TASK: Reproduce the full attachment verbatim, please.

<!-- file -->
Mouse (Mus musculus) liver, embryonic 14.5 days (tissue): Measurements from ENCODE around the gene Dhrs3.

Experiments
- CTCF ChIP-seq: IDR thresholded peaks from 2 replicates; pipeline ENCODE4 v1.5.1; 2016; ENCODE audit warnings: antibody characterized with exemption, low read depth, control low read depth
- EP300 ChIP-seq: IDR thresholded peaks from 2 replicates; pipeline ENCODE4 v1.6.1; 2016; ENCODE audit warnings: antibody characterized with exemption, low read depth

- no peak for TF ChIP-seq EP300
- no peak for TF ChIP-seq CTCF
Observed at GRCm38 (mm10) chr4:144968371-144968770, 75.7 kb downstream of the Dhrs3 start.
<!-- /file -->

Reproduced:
Mouse (Mus musculus) liver, embryonic 14.5 days (tissue): Measurements from ENCODE around the gene Dhrs3.

Experiments
- CTCF ChIP-seq: IDR thresholded peaks from 2 replicates; pipeline ENCODE4 v1.5.1; 2016; ENCODE audit warnings: antibody characterized with exemption, low read depth, control low read depth
- EP300 ChIP-seq: IDR thresholded peaks from 2 replicates; pipeline ENCODE4 v1.6.1; 2016; ENCODE audit warnings: antibody characterized with exemption, low read depth

- no peak for TF ChIP-seq EP300
- no peak for TF ChIP-seq CTCF
Observed at GRCm38 (mm10) chr4:144968371-144968770, 75.7 kb downstream of the Dhrs3 start.